By MARTHA MENDOZA
The digital domain is creeping off our desktops and onto our bodies, from music players that match your tunes to your heart beat, to mood sweaters that change color depending on your emotional state — blue for calm, red for angry. There are vacuum shoes that clean the floor while you walk and fitness bracelets, anklets and necklaces to track your calorie burning.
“Everyone agrees the race is just beginning, and I think we’re going to see some very, very big leaps in just the next year,” said tech entrepreneur Manish Chandra at a wearable technology conference and fashion show in San Francisco Monday that was buzzing with hundreds of developers, engineers and designers.
Wearable technologies have long been a sideshow to mainstream laptop and smartphones, but this year Google’s glasses and rumors of Apple’s iWatch are popularizing the field. Analysts forecast swift growth. Last year the market for wearable technology — encompassing everything from hearing aids to wristband pedometers — totaled almost $9 billion. That should climb to $30 billion by 2018, said analyst Shane Walker at IHS Global Insights.
Humans have been wearing technology for centuries, from strapped-on compasses to pocket watches. The current surging industry is centered in the Silicon Valley and San Francisco Bay area, where mostly smaller startups design their products locally and have them manufactured in Asia to take advantage of cheap labor. Monday’s conference was one of several focusing exclusively on wearable technology in recent years.
As wearable technologies proliferate, humans will need to adapt, said Georgia Tech professor Thad Starner. He advises Google on its glasses, which are lightweight frames equipped with a hidden camera and tiny display that responds to voice commands. Starner has worn his for several years.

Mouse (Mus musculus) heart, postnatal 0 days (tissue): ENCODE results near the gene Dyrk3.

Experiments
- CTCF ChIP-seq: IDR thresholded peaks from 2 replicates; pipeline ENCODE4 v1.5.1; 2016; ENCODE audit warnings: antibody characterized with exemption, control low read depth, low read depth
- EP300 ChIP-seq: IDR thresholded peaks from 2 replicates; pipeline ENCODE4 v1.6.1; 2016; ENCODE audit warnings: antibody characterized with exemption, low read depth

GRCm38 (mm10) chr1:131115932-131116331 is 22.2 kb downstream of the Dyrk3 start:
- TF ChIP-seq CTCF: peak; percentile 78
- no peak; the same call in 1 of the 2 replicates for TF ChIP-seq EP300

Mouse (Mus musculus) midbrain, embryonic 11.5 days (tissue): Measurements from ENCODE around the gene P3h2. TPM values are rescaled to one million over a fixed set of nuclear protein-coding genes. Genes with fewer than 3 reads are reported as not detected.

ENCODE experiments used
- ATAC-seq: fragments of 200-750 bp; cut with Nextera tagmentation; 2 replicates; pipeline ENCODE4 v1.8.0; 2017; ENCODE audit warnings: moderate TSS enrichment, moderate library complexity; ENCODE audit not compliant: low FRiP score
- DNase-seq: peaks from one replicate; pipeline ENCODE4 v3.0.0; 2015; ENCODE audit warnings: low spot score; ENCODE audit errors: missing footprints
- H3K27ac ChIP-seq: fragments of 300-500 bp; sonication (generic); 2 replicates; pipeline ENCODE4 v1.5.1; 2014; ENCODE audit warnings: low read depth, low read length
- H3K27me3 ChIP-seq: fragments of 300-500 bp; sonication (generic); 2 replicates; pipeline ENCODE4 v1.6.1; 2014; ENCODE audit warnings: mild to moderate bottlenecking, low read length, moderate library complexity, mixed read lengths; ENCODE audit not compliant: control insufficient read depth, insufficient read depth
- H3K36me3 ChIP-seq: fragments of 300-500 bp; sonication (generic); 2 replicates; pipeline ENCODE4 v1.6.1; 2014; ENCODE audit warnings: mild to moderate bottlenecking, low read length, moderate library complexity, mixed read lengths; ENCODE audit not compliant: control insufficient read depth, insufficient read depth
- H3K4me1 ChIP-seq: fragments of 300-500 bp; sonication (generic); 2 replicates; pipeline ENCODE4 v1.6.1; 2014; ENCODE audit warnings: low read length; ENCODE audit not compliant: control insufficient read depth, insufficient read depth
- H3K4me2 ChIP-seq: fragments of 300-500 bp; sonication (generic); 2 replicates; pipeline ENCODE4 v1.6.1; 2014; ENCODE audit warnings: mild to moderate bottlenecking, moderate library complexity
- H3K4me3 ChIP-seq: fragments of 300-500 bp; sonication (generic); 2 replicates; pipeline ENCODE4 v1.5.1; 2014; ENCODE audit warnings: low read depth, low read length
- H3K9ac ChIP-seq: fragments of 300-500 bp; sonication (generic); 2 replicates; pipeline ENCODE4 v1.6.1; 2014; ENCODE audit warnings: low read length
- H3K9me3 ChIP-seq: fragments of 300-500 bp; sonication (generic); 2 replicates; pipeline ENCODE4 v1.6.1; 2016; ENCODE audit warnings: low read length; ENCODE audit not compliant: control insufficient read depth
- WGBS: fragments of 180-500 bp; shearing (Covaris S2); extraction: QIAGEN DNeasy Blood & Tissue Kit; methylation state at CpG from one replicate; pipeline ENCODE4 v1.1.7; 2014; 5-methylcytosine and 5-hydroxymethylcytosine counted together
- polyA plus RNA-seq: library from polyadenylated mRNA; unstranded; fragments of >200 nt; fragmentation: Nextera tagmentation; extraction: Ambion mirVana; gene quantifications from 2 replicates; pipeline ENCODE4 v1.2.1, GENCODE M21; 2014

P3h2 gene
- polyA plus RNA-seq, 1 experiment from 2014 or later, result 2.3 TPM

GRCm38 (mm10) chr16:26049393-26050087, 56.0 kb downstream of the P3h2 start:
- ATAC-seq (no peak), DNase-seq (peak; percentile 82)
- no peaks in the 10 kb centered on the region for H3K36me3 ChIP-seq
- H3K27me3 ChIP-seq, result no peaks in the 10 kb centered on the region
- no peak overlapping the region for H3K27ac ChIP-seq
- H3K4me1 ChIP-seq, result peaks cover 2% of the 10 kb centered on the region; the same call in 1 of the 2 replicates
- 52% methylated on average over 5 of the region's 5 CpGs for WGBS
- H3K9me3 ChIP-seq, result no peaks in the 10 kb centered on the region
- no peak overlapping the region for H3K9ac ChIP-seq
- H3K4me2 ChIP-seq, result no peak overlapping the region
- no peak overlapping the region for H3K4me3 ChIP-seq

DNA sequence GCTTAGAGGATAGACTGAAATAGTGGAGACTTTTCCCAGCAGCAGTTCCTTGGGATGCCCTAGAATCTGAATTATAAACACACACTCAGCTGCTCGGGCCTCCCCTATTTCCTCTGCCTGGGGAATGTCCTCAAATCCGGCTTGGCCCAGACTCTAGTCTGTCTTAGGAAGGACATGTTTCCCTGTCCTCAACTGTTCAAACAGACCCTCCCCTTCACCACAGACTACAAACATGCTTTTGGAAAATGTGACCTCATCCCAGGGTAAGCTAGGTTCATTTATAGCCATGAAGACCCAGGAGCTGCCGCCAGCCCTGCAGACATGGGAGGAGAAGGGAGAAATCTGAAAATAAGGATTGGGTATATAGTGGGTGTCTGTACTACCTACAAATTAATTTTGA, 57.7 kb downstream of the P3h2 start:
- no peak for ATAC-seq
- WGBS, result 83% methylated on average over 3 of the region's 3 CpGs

“We’re talking about paradigm changing devices,” said Starner. “Capabilities that people haven’t thought of before.”
He said that, unlike computers and tablets that people engage with, wearable computers are designed to be in the background, secondary to the wearer’s attention.
“It seems like a paradox, but when you pull the technology closer to your body, there’s a seamless interaction, it’s more an extension of yourself,” he said.
But there are sure to be cultural and social issues. Google Glass — and some emerging competitors — have raised concerns of people who don’t want to be surreptitiously videoed or photographed. And what about interacting?
At Monday’s conference, attendees slipped on monitors that measured their heart rates and temperatures to reflect whether they really were enjoying a movie, and shot photos through their Google Glasses of Vibease, the world’s first wearable vibrator controlled by smartphones, promising long distance intimacy.
“Do you really want a touch screen on the front of your t-shirt? Is it socially acceptable to be poked all over your body for somebody to use your wearable computer?” asked Geneviève Dion, who directs a fashion and technology lab at Drexel University.
The answer, for some, is no.
In a newly released survey from Cornerstone OnDemand, 42 percent of workers said they would not be willing to strap on wearable tech for their jobs, with older and more traditional employees more reluctant than their counterparts. The survey polled 1,029 Americans aged 18 and over in August, and had a 3.1 percent margin of error.
And then there’s an issue of bandwidth, said Ritch Blasi, a consultant with SVP-Comunicano who researches the wearable technology market. At this point, there simply isn’t enough network service to support universal and constant wireless use, he said. But that too will catch up.
“It almost makes you think everyone is going to turn into a cyborg,” he said, referring to a fictional, prosthetic-laden high tech comic book superhero.
And will they?
“When you look at the world and everything people are doing?” said Blasi, pausing for a moment. “I think the answer to that is yes.”
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